Opinion: Will our MPs show us their liberalism’s more than just words?

Try to imagine a law that said “you can watch this film totally legally at your local multiplex, but it’s illegal to possess a still image from the film and you could be imprisoned if you do.” Sounds a little odd?

How about a law saying “you can engage in a wholly legal activity and take a legal photograph of that activity, but if you keep the photograph, you could be sent to prison.”

In fact, just such a law is currently passing through parliament and, worryingly, it isn’t clear that the Liberal Democrats will even oppose it.

The legislation in question is section 64 of the Criminal Justice Bill, concerning the possession of extreme pornographic images.

The use of coercion and of children or non-consenting adults in creating any pornography is already, quite rightly, illegal. There is certainly a case for a new law to punish someone viewing such material in the knowledge that it was created illegally. But this legislation goes much further, criminalising the possession of pictures or videos of staged or consensual sexual violence.

Many people will see violent pornography (however created) as something unpleasant and “not what normal people do”. I can well understand that the path of least resistance might be to make it illegal: a petition calling for just that was signed by 50,000 people in 2006. Many people will feel simlarly about violent pornography to the way previous generations felt about homosexuals: immoral, not something normal people do and probably dangerous to themselves and others.

But it’s popular enough in films (which are exempted from the proposed law), and millions of cinema goers enjoy watching graphic sexual violence in films like Hostel, Grindhouse and Saw (often called “torture porn”) that regularly feature in the UK top 10 box office. However, the legislation says that if someone takes a small section from a legal film and views it for sexual purposes, it suddenly becomes illegal.

The whole justification for the law stems from one legal case, that of Graham Coutts, convicted of the murder of Jane Longhurst. Whilst everyone must feel for Jane and her family, making laws based on one case has never been a very good idea. There’s little evidence linking the viewing of violent pornography to committing sexual crimes, and expert opinion is divided on whether there’s any connection at all (the last decade has seen a staggering increase in the quantity and availability of violent pornography to anyone with an Internet connection, but no equivalent rise in violent sexual crimes).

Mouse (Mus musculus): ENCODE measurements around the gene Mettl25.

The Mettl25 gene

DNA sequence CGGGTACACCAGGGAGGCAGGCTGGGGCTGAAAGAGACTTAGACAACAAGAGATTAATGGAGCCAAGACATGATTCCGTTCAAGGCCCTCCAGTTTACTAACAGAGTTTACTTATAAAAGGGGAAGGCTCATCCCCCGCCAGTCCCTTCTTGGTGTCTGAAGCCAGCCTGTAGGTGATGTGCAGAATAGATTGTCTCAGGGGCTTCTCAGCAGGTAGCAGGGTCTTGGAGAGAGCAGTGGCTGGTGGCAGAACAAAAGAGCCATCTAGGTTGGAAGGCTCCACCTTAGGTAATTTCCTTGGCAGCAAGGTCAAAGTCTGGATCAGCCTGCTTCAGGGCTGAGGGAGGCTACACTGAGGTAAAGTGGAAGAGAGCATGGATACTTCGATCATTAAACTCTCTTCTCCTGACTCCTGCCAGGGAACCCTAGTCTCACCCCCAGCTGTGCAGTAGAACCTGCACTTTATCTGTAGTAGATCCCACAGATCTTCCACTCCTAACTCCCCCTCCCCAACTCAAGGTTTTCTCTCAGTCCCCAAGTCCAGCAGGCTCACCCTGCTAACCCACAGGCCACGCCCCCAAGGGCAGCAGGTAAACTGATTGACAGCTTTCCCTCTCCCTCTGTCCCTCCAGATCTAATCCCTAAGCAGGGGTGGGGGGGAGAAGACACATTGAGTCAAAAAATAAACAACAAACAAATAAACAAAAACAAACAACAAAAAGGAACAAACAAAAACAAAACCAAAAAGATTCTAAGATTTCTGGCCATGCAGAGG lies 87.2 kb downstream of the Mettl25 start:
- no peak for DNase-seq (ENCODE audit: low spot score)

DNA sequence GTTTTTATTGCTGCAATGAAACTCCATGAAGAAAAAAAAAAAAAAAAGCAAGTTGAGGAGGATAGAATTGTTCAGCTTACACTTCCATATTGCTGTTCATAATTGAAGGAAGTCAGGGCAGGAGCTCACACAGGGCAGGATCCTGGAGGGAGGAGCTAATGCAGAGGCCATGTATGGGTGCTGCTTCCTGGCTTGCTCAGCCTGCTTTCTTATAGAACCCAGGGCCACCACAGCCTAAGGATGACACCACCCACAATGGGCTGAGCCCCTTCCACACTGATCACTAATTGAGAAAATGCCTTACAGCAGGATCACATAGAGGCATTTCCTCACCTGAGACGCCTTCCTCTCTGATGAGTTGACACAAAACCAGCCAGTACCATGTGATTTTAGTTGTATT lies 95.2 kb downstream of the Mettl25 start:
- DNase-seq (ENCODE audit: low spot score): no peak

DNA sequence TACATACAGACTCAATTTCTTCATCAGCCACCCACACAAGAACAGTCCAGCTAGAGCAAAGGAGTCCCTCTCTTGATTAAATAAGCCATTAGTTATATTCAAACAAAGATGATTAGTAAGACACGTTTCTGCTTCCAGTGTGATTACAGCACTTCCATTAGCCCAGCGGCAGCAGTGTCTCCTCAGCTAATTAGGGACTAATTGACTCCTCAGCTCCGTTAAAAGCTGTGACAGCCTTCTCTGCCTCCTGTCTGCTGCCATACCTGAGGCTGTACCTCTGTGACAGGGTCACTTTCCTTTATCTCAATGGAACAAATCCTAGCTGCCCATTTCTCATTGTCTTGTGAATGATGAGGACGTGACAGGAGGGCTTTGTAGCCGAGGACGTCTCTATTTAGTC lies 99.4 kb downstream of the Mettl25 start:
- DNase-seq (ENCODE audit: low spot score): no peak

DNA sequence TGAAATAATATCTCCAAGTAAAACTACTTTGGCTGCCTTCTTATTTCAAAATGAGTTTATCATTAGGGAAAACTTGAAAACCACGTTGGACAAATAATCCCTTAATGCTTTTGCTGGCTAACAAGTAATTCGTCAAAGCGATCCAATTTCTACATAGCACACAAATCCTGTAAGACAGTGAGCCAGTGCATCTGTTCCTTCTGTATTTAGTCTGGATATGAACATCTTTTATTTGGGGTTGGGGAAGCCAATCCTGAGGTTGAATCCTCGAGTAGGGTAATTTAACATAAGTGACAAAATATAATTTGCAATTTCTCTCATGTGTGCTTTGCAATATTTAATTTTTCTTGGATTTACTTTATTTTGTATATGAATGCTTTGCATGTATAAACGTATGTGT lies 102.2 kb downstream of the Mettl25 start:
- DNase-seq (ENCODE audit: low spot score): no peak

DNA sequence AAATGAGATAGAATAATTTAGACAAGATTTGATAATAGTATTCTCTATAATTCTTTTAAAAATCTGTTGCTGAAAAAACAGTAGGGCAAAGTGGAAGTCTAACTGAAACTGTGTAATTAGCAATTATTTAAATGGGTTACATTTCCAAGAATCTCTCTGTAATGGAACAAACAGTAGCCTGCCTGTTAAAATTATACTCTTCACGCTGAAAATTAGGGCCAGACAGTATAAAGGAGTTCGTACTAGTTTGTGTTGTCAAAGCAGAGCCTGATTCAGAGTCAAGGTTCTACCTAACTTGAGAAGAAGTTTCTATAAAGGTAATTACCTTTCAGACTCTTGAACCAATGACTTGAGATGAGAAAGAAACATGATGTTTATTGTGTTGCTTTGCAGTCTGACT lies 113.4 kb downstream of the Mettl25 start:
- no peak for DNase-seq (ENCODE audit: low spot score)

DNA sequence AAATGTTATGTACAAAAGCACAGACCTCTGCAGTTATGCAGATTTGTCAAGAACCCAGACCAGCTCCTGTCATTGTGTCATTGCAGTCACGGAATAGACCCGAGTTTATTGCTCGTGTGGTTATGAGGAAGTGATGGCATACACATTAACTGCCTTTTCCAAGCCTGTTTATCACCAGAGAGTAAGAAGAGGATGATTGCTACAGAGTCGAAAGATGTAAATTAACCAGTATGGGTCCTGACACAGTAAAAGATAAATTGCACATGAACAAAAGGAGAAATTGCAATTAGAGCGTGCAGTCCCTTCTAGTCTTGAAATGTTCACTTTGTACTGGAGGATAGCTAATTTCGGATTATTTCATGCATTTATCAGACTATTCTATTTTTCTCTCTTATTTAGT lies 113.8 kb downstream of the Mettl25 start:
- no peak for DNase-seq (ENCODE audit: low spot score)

The Backlash campaign group are lobbying against these provisions, there’s been some limited debate in the media and some MPs are, to their credit, kicking up a fuss about this and proposing amendments. Labour MP Harry Cohen is one of the leading opponents of the legislation as currently written. But more voices are urgently needed to avoid yet another piece of repressive, pointless and foolish legislation reaching the statute books. So come on Lib Dem MPs – you can talk the talk about individual liberty, here’s an excellent opportunity to show you really mean it.

* Iain Roberts is a Liberal Democrat member in Cheadle.

EDIT: There’s an excellent reply from David Heath MP in the comments (No. 19) below.

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47 Comments

  • Liam Pennington 4th Dec '07 - 4:57pm

    I am totally against the provisions of this act, but look at Section 6 – most R18 DVDs will NOT fall into these descriptions unless the BBFC feels “pressured” to take the new rules into consideration.

    I take very serously the point you make about films like “Hostel” or “Saw”. If you freeze frame an image from that and take it home for “personal use”, or take a film magazine home, are you now in posession of snuff?!